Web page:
Planning to order in? Your next meal might be delivered by…AirAsia.
It’s a strange pivot to be sure (the Singapore Airlines Academy, in contrast, seems like a much more reasonable adjacency), but the news broke yesterday that AirAsia Food has already obtained all the necessary approvals from the Singapore authorities, and will launch from March 2021.
Not content to stick to just food, AirAsia is also soliciting interest from beauty, fashion and fresh produce retailers, as well as hotels. Interested merchants can email [email protected] for more details.
What is AirAsia Food?
Contrary to popular belief, AirAsia Food is not an opportunity to try AirAsia’s inflight meals on the ground. AirAsia already set up their own cafe in Kuala Lumpur called Santan (no, not Satan) for those who crave that sort of thing.
AirAsia Food is a full-fledged food delivery service, conceptualised back in March 2020 when Malaysia’s Movement Control Order (MCO) first grounded flights. Operations began in May 2020, and 15,000 orders from 500 restaurants were delivered in the first three months of operation.
Singapore represents AirAsia Food’s first overseas venture, and the company plans to shake up the market here by offering lower fees. There’s a bit of confusion as to how this is going to work. The Straits Times (quoting the head of Air Asia Food) says that the platform runs on a “zero-commission model”, where merchants choose from flat-rate plans powering payment and delivery.
In contrast, Today Online (quoting a press release) claims that merchants will be charged a commission of 15% (going as low as 8% for the first month if they sign on before March), significantly lower than the 25-35% that competitors like GrabFood and Deliveroo are charging.
Whatever the case, it’s certainly going to put downward pressure on pricing, a boon for restaurants and consumers (who pay higher prices when the restaurants mark up their delivery menu to cover commissions).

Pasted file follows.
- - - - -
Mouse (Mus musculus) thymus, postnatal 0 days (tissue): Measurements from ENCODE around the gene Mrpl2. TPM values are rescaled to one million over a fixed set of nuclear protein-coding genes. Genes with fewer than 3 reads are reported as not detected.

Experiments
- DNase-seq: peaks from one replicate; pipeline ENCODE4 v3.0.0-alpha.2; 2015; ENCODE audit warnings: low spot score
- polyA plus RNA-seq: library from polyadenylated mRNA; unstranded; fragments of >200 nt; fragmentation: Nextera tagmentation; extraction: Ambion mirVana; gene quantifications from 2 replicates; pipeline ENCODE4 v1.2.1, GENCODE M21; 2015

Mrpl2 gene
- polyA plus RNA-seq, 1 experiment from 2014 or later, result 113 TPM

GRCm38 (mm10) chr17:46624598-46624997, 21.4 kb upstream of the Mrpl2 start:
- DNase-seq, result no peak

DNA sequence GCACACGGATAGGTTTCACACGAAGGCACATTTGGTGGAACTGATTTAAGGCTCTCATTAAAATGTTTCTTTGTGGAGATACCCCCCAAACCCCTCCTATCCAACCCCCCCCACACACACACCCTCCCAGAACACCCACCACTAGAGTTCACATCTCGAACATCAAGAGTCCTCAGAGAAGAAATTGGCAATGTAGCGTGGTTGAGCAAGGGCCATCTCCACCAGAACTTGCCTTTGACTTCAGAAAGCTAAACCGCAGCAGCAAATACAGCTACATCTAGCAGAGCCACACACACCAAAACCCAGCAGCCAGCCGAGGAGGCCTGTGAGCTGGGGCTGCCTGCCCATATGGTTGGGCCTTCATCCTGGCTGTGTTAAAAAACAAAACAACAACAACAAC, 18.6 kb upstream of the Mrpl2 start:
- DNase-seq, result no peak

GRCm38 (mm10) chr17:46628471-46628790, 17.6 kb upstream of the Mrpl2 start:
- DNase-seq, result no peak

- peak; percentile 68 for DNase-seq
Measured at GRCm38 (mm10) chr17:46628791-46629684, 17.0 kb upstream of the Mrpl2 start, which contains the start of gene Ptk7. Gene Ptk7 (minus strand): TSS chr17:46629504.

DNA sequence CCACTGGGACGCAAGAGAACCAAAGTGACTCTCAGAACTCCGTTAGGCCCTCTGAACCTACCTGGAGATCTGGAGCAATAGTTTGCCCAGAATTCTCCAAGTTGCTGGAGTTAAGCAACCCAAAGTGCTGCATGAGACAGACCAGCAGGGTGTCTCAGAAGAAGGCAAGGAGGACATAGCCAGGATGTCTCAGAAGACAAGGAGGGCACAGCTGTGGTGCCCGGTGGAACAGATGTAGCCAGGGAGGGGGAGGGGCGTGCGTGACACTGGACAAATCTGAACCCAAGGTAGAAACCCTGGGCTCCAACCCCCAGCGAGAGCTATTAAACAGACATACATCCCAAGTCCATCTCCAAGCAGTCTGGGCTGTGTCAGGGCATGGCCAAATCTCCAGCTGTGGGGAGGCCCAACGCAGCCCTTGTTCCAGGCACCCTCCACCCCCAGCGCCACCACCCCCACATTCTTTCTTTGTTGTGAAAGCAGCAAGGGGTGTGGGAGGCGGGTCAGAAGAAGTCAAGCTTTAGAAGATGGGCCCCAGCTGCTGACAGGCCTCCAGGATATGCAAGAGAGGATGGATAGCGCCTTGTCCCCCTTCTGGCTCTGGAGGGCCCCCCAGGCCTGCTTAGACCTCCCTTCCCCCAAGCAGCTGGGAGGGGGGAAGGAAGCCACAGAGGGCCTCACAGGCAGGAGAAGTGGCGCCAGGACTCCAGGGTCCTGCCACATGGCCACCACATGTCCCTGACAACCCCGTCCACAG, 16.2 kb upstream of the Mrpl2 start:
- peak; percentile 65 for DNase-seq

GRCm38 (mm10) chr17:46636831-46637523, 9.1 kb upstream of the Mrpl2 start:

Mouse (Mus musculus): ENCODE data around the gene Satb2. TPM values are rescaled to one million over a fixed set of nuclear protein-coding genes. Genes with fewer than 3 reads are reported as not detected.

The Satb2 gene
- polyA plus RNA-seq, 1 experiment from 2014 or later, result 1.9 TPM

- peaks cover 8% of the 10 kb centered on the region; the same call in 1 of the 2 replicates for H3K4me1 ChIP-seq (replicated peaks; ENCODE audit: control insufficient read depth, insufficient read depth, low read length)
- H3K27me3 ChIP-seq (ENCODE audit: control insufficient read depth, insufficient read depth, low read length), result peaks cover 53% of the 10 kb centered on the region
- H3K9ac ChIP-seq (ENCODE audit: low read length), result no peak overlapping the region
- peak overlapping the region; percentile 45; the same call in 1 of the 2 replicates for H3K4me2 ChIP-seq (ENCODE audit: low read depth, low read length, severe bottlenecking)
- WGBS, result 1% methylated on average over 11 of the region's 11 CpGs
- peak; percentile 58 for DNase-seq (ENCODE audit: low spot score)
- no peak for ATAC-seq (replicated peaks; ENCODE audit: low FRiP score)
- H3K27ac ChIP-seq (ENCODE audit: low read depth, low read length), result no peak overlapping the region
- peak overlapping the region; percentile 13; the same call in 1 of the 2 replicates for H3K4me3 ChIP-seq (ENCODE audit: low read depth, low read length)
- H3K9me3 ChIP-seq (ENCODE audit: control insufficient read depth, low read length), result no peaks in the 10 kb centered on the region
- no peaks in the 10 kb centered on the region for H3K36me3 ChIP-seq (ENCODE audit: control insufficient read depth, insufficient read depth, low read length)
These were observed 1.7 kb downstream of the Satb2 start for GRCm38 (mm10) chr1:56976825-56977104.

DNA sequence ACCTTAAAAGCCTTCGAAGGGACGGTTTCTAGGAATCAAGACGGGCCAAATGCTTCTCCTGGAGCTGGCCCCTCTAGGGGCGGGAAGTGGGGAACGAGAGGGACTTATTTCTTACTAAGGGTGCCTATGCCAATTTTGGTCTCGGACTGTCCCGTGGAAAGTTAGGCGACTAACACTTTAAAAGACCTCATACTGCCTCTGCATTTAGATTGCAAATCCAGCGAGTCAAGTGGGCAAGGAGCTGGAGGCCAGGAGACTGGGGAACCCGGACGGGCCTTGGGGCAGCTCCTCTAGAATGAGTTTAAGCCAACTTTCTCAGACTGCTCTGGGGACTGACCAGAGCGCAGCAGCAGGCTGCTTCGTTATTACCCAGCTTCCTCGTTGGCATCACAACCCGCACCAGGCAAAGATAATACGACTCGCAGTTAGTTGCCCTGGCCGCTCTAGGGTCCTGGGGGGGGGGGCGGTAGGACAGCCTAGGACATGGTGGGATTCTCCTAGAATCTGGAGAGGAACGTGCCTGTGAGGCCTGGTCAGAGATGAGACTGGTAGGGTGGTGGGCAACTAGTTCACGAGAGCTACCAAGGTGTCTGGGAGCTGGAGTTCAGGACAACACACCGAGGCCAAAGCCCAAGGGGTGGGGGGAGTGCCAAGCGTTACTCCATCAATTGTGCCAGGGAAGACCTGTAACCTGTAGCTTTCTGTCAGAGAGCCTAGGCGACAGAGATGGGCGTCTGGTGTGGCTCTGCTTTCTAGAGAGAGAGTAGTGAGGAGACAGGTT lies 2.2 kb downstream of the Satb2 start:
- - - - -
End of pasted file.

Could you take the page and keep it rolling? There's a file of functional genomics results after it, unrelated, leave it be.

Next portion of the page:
You may remember that food delivery commissions came under the spotlight back in April last year when the circuit breaker began, with restaurant owners petitioning the government to force delivery platforms to lower their commissions by at least 15%. As far as I know, there wasn’t any government intervention- perhaps this is the free market correction they were waiting for.
Will I be able to earn/burn BIG points on AirAsia Food?
Given its airline backing, the natural question for miles chasers is whether AirAsia BIG points can be earned or burned through AirAsia Food.
In Malaysia, users can earn and burn BIG points at the following rates:
- Earn: RM1= 1 BIG point (first order earns 5X points for limited time)
- Redeem: RM1= 125 BIG points
It’s basically a 0.8% rebate, which isn’t particularly life-changing- but consider how GrabFood in Singapore offers the equivalent of a 0.2-0.4% rebate via GrabRewards. I strongly suspect we’ll see earning and burning opportunities for BIG points to be offered in Singapore soon, if not at launch, then sometime shortly after.
As a reminder, AirAsia BIG points can currently be earned with the following banks:
|500 DBS Points||1,500 BIG points|
|2,000 TREATS||1,000 BIG points|
I don’t know enough about the BIG loyalty program to talk about the best uses of points, but here’s some analysis from a Malaysian blog on the subject.
It’s no secret that AirAsia is in some major financial trouble at the moment, with auditor Ernst & Young casting doubt on the carrier’s ability to continue as a going concern back in July 2020. Fast forward half a year, and the travel situation hasn’t improved by much. It’s unsurprising then, that they’re having to get creative with the revenue generation ideas.
I don’t see food delivery as a natural adjacent vertical for an airline, but then again, Tony Fernandes has probably forgotten more about business than I’ll ever know. I’m going to take this purely from a consumer’s perspective: new entrant= more acquisition promotions= cheaper food for me.
At least for a while.